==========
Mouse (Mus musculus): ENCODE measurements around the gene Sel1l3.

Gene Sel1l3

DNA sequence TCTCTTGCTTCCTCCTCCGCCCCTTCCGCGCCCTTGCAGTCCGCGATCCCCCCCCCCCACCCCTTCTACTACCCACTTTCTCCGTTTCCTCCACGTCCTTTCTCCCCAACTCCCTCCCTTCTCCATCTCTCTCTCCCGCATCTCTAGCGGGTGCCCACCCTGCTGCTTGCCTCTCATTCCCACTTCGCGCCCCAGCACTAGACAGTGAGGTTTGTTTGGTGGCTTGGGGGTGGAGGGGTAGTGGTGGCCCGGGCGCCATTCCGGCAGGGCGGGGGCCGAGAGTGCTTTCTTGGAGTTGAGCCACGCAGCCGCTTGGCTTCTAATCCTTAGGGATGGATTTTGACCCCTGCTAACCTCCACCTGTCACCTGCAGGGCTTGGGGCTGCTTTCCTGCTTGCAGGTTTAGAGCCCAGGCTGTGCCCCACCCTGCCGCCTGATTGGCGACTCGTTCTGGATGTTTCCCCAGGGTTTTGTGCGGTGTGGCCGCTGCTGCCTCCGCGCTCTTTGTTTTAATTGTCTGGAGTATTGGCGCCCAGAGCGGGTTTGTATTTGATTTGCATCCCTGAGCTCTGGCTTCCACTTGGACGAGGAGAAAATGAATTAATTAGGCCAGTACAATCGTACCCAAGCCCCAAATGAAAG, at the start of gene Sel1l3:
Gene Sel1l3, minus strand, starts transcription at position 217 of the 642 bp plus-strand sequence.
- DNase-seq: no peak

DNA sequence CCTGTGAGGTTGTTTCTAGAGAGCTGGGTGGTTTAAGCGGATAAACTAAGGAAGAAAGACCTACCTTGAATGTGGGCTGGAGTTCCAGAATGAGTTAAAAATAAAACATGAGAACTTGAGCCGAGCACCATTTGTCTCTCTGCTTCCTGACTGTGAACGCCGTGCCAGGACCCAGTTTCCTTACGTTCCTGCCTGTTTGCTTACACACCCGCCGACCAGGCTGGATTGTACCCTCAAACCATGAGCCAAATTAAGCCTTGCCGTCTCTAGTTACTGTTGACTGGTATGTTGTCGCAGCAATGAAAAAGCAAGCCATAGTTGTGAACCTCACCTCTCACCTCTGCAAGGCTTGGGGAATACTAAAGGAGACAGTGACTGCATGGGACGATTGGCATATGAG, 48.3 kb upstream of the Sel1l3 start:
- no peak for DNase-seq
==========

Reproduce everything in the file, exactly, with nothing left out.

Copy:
Mouse (Mus musculus): ENCODE measurements around the gene Sel1l3.

Gene Sel1l3

DNA sequence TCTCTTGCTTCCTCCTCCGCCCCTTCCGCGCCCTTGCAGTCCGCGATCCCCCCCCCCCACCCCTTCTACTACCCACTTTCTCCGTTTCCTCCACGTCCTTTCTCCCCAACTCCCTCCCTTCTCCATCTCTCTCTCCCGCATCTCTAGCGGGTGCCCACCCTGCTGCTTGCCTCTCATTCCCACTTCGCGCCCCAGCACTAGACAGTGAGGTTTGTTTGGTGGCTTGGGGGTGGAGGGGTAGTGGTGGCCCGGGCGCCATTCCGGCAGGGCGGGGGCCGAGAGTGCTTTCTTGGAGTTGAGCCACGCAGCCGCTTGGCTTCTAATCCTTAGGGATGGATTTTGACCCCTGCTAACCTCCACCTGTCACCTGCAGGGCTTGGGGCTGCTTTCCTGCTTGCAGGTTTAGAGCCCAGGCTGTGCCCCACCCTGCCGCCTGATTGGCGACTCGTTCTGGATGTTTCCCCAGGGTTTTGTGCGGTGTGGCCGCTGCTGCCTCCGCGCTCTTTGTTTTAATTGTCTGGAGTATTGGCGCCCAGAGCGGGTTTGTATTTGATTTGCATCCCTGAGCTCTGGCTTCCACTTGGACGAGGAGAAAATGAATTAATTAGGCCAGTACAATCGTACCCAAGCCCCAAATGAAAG, at the start of gene Sel1l3:
Gene Sel1l3, minus strand, starts transcription at position 217 of the 642 bp plus-strand sequence.
- DNase-seq: no peak

DNA sequence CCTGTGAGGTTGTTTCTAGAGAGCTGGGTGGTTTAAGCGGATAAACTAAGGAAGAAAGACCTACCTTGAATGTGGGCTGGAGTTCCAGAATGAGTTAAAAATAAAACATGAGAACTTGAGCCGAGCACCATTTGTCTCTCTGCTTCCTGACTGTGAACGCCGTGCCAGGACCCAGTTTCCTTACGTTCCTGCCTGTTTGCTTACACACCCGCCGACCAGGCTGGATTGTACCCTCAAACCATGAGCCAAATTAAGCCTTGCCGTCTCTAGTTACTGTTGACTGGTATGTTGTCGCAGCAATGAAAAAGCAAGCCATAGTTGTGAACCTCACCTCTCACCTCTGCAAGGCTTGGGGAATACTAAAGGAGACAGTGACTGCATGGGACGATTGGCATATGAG, 48.3 kb upstream of the Sel1l3 start:
- no peak for DNase-seq